Tuesday, March 13, 2012

Eurozone Approves Launch of Second Greek 'Bailout'

Eurozone approves launch of second Greek bailout

Xinhua Weibo

BRUSSELS, March 13 (Xinhua) -- Eurogroup President Jean-Claude Juncker announced late Monday that eurozone finance ministers had politically adopted the 130-billion-euro (about 171 billion U.S. dollars) second bailout program for Greece.

"With the completion of the prior actions and the successful PSI (private sector investment) operation, the new Greek program is not only in its starting blocks but has been politically adopted tonight by the Eurogroup," Juncker said at a press conference after a meeting of eurozone finance ministers.

The bailout program is expected to be formally launched Wednesday when the Eurozone Working Group (EWG) consisting of the eurozone deputy finance ministers will meet and check if all the procedures needed to kick off the bailout be fulfilled, said Juncker.

He said, however, the final launch of the bailout plan would depend on the decision by the International Monetary Fund (IMF) on Thursday if the agency would contribute 28-billion euros as proposed in the bailout package approved on Feb. 21.

Juncker said he was "quite confident that the decision will point in the right direction."

"Against this background, we approved the launch of the second program, pending the completion of the national procedures," he added.

The president hailed the bailout program for the 2012-2014 period as an "unprecedented amount of official financing" that is being committed to securing Greece's future in the euro area, "which is without any doubt."

"Greece will be a member of the euro area whatever will happen," said Juncker, who cited a latest troika (EU, IMF and ECB) report forecasting that the successful debt swap will allow the Greek debt-to-GDP ratio to decline to 117 percent in 2020.

Earlier in the day, the Greek government said it had completed a bond swap program worth over 177 billion euros (about 232 billion U.S. dollars), as part of efforts to avoid a disorderly default.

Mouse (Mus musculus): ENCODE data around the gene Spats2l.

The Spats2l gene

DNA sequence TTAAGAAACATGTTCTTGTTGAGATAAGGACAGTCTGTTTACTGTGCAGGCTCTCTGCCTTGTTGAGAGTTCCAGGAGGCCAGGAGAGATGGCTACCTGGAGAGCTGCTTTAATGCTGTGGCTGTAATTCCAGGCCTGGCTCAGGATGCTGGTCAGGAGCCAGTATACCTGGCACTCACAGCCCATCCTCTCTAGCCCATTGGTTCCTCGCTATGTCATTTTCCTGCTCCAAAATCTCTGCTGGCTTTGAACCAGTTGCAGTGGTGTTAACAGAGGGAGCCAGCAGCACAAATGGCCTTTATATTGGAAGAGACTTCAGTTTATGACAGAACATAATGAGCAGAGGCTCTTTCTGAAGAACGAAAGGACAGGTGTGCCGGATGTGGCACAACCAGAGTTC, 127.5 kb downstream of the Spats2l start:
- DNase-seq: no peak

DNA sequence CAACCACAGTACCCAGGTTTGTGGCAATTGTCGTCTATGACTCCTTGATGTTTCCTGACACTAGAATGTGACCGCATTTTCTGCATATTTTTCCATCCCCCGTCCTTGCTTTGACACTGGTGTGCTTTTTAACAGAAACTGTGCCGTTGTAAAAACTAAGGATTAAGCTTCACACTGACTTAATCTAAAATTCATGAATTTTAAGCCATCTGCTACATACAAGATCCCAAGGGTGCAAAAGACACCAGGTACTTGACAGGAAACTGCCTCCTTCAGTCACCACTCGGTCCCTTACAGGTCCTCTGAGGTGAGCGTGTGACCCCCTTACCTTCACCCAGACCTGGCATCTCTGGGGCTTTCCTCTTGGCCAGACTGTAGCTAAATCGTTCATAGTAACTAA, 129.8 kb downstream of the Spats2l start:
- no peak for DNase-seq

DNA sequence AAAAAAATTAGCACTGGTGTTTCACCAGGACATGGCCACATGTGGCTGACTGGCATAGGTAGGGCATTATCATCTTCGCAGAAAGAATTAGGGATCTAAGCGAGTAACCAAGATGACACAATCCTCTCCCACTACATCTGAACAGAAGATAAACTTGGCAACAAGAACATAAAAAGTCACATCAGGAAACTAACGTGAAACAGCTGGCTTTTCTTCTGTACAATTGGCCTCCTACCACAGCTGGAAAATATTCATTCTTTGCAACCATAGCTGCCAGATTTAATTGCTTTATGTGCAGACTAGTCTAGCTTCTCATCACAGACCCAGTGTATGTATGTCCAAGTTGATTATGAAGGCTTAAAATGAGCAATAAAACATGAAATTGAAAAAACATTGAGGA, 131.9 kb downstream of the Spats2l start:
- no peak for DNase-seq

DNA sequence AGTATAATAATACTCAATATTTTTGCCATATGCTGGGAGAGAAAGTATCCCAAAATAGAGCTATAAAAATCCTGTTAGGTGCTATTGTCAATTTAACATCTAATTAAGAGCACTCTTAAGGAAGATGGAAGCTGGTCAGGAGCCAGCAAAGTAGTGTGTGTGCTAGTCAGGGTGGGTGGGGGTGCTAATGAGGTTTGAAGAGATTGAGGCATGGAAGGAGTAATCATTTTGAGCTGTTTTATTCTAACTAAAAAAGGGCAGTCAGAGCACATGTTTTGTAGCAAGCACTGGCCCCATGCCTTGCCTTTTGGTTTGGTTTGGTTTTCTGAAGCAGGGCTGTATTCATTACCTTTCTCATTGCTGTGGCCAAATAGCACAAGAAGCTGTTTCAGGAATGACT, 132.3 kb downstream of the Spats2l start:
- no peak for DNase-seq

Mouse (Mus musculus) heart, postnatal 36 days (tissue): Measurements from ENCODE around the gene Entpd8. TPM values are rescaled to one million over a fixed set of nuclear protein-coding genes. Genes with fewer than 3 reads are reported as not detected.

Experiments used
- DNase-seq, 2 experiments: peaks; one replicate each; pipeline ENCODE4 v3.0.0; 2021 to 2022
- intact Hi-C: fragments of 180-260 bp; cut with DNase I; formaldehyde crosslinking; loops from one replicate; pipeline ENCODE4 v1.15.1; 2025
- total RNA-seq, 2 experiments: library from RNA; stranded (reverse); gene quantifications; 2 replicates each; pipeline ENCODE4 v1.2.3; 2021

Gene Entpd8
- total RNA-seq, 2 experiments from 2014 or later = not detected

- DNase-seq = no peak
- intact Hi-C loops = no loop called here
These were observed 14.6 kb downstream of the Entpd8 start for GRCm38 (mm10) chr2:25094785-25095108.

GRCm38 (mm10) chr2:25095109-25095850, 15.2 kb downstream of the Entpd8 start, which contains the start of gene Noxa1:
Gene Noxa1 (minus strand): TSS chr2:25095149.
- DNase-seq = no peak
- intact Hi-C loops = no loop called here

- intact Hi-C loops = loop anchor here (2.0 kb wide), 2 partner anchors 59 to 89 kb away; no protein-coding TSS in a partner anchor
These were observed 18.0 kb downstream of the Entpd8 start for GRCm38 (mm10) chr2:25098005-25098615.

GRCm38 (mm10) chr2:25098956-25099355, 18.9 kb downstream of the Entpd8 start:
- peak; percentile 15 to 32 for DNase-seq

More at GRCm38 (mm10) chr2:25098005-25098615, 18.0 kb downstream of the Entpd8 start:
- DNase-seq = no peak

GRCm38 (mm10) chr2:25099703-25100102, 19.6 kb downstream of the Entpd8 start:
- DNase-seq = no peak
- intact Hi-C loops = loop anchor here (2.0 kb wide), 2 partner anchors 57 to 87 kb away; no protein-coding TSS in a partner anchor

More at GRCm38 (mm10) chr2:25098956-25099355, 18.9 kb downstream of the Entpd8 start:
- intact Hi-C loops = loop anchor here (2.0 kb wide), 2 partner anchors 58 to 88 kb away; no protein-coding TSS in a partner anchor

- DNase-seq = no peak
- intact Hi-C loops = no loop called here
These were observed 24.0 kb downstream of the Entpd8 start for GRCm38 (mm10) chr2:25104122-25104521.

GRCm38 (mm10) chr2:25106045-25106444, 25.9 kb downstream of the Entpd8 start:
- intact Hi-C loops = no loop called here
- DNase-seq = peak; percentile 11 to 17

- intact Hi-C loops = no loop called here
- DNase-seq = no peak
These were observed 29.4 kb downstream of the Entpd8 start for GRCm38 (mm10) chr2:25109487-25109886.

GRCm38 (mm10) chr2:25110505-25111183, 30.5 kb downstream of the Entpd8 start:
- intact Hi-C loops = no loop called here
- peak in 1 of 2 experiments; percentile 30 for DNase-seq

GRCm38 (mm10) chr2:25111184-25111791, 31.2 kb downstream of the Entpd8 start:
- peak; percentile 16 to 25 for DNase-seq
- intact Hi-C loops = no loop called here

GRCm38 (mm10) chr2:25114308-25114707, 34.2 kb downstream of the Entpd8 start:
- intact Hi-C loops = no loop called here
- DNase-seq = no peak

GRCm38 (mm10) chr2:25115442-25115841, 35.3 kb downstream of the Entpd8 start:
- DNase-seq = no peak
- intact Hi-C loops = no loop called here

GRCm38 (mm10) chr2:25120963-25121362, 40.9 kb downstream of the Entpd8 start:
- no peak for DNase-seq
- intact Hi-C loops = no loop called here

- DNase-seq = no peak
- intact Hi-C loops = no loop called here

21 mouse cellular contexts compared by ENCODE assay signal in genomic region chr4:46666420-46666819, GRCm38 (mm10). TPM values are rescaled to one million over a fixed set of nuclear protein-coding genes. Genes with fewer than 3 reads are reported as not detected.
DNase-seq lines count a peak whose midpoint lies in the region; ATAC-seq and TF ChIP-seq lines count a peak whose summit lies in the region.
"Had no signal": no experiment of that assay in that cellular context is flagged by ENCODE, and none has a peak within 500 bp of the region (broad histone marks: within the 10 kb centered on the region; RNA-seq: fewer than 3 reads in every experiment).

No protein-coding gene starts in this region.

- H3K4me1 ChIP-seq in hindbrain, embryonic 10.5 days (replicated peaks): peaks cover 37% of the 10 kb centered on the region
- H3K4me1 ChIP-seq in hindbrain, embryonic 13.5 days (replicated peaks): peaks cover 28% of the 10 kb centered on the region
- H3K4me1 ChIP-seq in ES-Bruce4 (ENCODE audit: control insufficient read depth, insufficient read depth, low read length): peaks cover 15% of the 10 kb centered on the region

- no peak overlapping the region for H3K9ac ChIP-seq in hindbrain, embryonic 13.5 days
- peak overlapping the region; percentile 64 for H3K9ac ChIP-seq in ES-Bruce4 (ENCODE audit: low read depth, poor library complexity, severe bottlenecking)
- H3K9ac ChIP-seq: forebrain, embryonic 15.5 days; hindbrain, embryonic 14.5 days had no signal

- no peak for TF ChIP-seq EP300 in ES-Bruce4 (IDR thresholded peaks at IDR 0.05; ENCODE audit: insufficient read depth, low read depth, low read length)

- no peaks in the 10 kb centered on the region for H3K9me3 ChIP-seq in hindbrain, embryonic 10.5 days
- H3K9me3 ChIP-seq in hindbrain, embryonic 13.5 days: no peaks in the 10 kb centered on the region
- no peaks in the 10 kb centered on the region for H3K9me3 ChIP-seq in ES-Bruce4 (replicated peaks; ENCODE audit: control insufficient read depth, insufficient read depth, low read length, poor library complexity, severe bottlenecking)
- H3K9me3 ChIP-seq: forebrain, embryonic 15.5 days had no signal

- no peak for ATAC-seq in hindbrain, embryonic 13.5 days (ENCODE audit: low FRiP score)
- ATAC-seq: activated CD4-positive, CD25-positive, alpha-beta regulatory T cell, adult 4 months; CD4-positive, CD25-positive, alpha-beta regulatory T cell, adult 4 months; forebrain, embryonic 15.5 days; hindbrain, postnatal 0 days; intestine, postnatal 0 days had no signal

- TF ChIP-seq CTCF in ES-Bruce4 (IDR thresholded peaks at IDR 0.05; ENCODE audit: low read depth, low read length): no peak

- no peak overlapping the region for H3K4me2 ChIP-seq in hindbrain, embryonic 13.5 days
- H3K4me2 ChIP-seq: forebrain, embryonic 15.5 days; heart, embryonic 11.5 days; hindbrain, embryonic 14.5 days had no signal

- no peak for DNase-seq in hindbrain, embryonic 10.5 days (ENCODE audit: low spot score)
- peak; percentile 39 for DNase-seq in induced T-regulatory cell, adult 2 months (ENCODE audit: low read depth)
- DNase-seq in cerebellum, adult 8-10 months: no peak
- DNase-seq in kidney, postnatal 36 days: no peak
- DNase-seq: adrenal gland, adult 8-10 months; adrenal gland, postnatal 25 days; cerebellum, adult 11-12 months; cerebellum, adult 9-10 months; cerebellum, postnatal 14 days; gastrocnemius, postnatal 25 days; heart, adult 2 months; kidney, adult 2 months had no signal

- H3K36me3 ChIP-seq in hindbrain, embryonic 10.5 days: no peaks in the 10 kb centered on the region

The program, under which creditors exchange their holding of maturing bonds issued under the Greek law with lower-yield, longer-term ones, got the voluntary support of 85.8 percent of private bondholders.

Those reluctant to sign up to the swap deal will also be forced into participation in line with the "collective action clauses," which were included into the Greek law on March 9.

Under the deal, private creditors will lose more than 70 percent on their holdings of the Greek bonds, allowing Athens to slash 105 billion euros of its debt from the total pile of 305 billion euros.

The deadline for investors to accept debt reduction for bonds issued under foreign law has been extended to March 23 and the debt swap is due to be completed in early April.

Securing the writedown was one of the most important preconditions for the launch of the 130-billion-euro international bailout, the second of its kind for Athens since May 2010. Without the bailout, Greece could face a debt default as early as on March 20.

Debt-laden Greece has been working hard to convince the troika of European Union, IMF and the European Central Bank of its determination to repair the country's balance sheet, which saw its debt amount to 160 percent of its GDP after years of over-spending.

The Greek parliament approved drastic cuts in pension and public-sector employment, as part of the reform program to slash deficit and boost development in the country.

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